23 Nov. 45

sive rearmament program through taxes and public loans. From the outset, the armament program involved "the engagement of the last reserves."

Apart from the problem of raising the huge sums required to sustain this program, the Nazi conspirators were exceedingly anxious, in the early stages, to conceal the extent of their feverish armament activities.

After considering various techniques of financing the armament program, the Defendant Schacht proposed the use of so-called "mefo" bills. One of the primary advantages of this method was the fact that figures indicating the extent of rearmament that would have become public through the use of other methods could be kept secret through the use of mefo bills, and mefo bills were used exclusively for armament financing.

Transactions in mefo bills worked as follows:

Mefo bills were drawn by armament contractors and accepted by a limited liability company, [The Metallurgische Forschungsgesellschaft m. b. H.], the initials of which spell mefo from whence the transaction takes its name. This company had a nominal capital of 1 million Reichsmarks and was therefore merely a dummy organization. The bills were received by all German banks for possible rediscounting with the Reichsbank, and the bills were guaranteed by the Reich. Their secrecy was assured by the fact that they appeared neither in the published statements of the Reichsbank nor in the budget figures.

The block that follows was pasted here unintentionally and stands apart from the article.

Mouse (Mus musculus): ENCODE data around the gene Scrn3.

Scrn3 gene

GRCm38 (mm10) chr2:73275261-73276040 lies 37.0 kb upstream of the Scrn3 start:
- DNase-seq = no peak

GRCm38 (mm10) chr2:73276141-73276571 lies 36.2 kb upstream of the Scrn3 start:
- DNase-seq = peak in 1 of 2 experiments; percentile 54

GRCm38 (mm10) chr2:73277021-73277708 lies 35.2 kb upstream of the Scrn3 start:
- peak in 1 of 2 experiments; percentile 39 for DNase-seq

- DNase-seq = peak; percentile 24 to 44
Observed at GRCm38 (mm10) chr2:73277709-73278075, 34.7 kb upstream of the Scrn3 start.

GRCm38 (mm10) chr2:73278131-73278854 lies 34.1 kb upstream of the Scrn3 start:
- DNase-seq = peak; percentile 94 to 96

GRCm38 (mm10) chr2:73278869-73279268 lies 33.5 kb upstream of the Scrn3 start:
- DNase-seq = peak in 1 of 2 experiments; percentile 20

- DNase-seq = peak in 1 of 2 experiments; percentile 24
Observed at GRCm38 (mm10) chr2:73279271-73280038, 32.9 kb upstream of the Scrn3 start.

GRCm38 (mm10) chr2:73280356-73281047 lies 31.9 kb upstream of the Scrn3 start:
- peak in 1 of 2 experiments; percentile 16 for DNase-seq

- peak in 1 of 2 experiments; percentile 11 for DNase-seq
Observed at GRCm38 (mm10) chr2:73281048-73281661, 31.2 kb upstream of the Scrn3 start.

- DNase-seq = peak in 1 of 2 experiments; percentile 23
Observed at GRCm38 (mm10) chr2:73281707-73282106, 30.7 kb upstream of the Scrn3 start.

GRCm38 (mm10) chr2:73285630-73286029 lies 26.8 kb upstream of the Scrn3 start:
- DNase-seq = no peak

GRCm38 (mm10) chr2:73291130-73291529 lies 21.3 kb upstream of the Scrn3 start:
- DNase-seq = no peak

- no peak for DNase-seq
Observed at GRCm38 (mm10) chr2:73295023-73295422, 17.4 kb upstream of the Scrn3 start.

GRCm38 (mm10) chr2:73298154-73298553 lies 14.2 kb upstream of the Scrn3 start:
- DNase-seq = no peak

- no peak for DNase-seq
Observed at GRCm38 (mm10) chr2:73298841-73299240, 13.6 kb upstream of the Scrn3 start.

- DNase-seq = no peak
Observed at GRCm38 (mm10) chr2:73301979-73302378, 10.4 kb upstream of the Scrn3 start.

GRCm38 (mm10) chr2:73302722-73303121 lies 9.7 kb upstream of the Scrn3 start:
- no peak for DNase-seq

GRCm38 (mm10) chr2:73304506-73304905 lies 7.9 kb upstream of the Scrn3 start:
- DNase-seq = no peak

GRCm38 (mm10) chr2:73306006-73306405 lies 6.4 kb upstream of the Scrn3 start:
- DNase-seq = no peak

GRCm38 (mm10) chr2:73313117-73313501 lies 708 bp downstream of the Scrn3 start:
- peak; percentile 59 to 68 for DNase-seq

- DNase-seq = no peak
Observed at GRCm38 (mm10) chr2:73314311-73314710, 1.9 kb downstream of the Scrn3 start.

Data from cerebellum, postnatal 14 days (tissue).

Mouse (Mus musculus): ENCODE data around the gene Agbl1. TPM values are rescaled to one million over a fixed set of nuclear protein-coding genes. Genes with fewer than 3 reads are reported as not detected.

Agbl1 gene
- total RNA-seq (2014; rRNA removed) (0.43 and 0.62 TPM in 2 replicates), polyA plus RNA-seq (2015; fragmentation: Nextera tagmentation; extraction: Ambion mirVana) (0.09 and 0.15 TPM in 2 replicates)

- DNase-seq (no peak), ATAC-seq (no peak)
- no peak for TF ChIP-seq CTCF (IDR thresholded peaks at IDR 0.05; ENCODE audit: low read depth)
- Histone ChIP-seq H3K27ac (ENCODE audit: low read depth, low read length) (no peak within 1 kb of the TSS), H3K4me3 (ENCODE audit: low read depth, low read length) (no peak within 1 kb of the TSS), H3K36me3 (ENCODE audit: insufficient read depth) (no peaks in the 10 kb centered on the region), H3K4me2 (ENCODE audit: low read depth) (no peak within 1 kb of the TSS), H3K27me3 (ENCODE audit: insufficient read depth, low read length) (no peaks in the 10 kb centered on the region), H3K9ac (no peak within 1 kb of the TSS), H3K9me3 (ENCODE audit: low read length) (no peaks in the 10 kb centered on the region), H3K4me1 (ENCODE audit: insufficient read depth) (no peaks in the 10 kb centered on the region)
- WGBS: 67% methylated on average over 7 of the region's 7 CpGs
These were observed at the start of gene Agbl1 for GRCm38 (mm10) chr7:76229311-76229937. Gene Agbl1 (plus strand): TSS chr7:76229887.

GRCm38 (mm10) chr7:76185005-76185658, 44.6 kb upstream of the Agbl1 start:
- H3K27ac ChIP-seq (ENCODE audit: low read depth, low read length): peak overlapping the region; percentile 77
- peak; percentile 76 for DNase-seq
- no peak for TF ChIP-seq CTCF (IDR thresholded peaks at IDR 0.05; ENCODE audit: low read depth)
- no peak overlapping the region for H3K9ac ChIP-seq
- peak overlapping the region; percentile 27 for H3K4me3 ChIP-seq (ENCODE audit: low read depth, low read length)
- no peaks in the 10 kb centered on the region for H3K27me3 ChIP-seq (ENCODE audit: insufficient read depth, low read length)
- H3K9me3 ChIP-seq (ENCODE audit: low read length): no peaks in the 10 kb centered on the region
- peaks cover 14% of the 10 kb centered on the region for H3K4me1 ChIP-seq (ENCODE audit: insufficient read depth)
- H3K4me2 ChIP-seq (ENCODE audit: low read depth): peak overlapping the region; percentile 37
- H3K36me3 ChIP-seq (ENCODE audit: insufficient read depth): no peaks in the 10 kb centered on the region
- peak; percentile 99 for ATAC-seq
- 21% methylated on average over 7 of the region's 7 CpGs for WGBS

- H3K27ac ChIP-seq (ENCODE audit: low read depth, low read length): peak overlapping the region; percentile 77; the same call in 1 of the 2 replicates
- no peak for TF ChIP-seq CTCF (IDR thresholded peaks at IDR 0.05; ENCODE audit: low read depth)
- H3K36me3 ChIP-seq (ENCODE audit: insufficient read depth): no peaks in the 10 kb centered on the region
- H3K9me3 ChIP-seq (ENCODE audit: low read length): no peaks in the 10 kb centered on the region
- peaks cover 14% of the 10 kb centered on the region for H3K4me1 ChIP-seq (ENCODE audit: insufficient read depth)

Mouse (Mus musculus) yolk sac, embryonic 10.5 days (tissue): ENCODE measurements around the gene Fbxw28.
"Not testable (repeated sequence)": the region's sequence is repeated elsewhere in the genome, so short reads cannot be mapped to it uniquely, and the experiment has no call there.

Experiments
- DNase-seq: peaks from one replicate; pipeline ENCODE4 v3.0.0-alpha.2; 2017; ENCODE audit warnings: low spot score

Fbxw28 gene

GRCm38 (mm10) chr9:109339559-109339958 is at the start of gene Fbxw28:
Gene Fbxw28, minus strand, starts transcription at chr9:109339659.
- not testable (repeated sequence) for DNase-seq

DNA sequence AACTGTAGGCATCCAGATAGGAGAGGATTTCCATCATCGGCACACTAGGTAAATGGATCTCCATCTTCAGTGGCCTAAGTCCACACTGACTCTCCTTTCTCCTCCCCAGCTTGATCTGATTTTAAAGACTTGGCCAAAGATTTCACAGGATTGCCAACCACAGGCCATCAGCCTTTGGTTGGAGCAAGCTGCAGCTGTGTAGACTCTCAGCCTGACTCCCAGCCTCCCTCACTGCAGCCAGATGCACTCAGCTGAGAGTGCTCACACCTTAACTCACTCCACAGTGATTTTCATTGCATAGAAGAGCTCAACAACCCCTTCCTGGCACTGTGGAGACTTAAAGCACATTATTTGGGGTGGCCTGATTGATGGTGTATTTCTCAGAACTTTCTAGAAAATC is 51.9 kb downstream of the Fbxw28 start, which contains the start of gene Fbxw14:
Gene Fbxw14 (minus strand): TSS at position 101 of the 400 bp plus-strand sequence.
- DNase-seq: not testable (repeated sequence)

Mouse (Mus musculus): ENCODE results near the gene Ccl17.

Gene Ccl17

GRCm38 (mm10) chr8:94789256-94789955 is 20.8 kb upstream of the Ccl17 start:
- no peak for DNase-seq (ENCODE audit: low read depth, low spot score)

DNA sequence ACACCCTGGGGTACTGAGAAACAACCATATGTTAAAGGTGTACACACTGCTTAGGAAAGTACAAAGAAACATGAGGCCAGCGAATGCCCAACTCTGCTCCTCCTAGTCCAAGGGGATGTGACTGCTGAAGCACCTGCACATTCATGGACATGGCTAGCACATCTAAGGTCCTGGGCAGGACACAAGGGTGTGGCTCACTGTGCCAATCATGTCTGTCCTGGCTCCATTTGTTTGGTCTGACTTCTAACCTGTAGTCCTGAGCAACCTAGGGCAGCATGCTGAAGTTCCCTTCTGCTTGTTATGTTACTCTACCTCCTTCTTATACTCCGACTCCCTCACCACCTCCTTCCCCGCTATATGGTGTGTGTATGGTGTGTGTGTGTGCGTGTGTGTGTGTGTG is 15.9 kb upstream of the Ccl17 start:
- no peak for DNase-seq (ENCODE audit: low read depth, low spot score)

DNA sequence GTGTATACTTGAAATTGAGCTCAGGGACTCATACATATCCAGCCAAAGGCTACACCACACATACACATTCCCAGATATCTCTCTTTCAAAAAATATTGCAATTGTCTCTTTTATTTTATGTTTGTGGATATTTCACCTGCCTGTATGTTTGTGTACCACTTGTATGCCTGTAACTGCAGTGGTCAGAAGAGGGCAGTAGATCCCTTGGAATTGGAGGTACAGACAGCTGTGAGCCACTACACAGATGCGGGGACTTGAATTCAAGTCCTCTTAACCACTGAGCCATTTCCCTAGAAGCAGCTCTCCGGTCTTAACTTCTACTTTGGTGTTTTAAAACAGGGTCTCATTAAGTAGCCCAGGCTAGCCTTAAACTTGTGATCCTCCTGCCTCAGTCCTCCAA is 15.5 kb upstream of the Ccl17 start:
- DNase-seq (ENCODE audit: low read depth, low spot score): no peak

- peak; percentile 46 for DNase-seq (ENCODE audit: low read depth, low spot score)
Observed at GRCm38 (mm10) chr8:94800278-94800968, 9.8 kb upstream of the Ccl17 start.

The mefo bill system continued to be used until April 1 of 1938. To that date, 12 billion Reichsmarks of mefo bills for the financing of rearmament had been issued. Since it was no longer deemed necessary in April of 1938 to conceal the vast progress of German rearmament, mefo financing was discontinued at that time.

A further source of funds which the Defendant Schacht drew upon to finance the Secret Armament Program were the funds of political opponents of the Nazi regime, and marks of foreigners on deposit in the Reichsbank. As Schacht stated--and I am quoting: "Our armaments are also financed partly with the credits of our political opponents."

That statement may be found in a memorandum from the Defendant Schacht to Hitler, dated 3 May 1935, and it bears the number in the document book of 1168-PS, and the specific sentence is found in the second paragraph.

The outstanding mefo bills at all times represented a threat to the stability of the currency because they could be tendered to the Reichsbank for discount, in which case the currency circulation would automatically have to be increased. Thus, there was an everpresent threat of inflation. The Defendant Schacht continued on his